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Wednesday, May 29, 2013

On "Moving On"

I really enjoyed, and was challenged by, Stanley Fish's recent "Opinionator" column, "Moving On."  I have a lot of books, at home and in the office, and (I confess!) I like having a lot of books . . . in piles, on shelves, across the desk, in one of those wheel-cart things.  I write in them (imagining ludicrously that I or someone else will someday be curious about my in-the-margins reactions) and just cannot buy the idea that Kindles and Audible.com are substitutes.  Yes, I know, this "like" of mine reveals both an insecurity and a less-than-commendable showoffyness.  Still, like the Facebook group that "judges you when you use bad grammar", I cannot pretend that I don't judge when I'm in a house with no books.  And, giving them away -- even ones I didn't like -- has always been kind of hard. 

Fish reports, though, that, after getting rid of a whole bunch of his own (heavily annotated, I assume!) books, he "felt nothing":

In the hours and days following the exodus of the books I monitored myself for a post-mortem (please excuse the hyperbole) reaction. Would I feel regret? Nostalgia? Panic? Relief? I felt nothing. What should have been a momentous event barely registered as I moved on to what seemed the more important task of choosing a new carpet. I was reminded of what a colleague who had left a university after 23 years replied when I asked him if it was difficult to do. He said, “It was like checking out of a motel.”

Really?  "Nothing"?  That's striking.  And, I think, impressive.   To be able to look at piles of notes, and annotated books and articles, and "to do" files, and shelves with banker-boxes labelled with various laughably-over-ambitious project-names, and "say," as Fish reports having said:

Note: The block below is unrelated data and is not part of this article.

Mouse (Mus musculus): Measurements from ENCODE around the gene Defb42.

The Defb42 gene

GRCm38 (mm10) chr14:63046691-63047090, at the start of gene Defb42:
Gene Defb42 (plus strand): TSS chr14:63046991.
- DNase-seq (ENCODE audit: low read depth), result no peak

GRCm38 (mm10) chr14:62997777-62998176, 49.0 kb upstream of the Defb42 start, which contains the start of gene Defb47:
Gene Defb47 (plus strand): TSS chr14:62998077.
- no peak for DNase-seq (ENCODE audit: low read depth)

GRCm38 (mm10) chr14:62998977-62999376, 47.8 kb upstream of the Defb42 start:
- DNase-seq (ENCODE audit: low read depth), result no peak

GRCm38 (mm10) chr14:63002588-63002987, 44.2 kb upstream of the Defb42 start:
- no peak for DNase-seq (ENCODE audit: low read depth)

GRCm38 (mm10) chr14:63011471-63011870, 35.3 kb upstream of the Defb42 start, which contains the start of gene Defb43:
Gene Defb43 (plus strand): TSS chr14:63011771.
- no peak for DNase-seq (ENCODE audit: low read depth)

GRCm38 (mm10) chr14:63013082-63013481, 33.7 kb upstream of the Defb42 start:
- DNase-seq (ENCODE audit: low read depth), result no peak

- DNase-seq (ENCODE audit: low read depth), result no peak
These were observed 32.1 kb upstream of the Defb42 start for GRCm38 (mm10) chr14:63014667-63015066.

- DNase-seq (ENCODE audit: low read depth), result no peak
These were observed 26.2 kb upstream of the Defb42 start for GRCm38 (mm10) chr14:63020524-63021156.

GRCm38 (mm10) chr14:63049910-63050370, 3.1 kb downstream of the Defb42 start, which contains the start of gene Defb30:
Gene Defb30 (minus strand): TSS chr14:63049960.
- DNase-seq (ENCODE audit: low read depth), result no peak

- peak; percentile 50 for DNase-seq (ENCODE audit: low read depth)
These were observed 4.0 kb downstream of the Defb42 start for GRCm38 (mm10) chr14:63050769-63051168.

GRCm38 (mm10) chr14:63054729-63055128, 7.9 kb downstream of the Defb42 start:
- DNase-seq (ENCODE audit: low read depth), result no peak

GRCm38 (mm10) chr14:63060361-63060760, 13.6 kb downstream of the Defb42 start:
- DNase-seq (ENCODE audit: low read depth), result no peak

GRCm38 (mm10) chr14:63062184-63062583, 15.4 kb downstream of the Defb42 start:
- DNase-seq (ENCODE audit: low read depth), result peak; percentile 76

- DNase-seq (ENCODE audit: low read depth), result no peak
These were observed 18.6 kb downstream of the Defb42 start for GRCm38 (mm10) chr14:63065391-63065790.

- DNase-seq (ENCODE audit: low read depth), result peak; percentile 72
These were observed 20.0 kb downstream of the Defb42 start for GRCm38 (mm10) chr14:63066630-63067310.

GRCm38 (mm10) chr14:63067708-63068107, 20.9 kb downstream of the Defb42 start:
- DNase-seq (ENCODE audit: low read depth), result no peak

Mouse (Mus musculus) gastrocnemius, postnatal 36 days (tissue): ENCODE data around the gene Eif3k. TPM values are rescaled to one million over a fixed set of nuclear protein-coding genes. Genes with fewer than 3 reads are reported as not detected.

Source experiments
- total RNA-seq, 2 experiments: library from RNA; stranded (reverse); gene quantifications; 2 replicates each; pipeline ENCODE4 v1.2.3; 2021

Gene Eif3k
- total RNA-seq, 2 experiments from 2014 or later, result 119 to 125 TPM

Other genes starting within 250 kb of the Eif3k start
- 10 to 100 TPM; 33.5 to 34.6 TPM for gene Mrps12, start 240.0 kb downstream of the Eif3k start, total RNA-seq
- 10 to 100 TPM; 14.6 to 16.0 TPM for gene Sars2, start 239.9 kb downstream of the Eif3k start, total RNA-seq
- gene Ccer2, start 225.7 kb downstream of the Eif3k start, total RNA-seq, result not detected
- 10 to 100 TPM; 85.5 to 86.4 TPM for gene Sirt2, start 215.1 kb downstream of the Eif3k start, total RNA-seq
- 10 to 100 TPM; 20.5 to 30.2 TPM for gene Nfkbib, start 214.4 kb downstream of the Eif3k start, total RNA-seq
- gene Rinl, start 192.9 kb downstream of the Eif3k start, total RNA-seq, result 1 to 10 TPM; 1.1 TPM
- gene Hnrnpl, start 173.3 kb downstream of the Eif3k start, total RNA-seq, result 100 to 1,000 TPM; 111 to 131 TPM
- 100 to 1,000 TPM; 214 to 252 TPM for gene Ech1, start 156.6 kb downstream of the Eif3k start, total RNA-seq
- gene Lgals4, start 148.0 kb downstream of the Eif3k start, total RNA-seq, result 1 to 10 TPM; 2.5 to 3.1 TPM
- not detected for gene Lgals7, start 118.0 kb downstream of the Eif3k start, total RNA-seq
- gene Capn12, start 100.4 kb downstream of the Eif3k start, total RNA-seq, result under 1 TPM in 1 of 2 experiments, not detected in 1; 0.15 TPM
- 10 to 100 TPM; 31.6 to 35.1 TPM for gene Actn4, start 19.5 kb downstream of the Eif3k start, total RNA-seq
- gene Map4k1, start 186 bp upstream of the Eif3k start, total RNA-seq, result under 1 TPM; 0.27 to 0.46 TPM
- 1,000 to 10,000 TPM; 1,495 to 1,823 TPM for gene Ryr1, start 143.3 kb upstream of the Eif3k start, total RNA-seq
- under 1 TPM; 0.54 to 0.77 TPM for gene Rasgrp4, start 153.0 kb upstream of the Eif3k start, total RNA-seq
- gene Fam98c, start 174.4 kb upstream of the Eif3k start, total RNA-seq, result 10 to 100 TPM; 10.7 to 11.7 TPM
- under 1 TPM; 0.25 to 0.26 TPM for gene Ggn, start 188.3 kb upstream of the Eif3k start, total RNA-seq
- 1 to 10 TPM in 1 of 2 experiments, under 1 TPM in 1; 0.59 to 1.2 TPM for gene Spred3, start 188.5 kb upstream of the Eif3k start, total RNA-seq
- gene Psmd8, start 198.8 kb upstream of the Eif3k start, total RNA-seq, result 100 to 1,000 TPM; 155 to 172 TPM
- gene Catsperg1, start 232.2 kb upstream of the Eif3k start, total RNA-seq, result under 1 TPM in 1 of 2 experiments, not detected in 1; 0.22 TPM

What I saw on the shelves was work to which I would never return, the writings of fellow critics whom I will no longer engage, interpretive dilemmas someone else will have to address. The conversations I had participated in for decades have now gone in another direction (indeed, in several other directions), and I have neither the time nor, if truth be told, the intellectual energy required to catch up. Farewell to all that. So long, it’s been good to know you. I’m sure you’ll do fine without me.

This strikes me as very . . . "healthy", and not just because Fish is, he says, moving toward retirement.  The fact that the "conversations" in which we are (or imagine we are, or aspire to be) participating were happening before us, and will go on after us, and are probably indifferent to (most of) us is a tough one for academics to confront, I think.  After all, we are required to assert confidently and often the novelty and importance of our interventions in these conversations.  And, it seems fair to say, Fish's actually have been pretty important.  He can still say, so long, it’s been good to know you. I’m sure you’ll do fine without me.  Again, impressive.

Posted by Rick Garnett on May 29, 2013 at 11:40 AM in Books, Rick Garnett | Permalink


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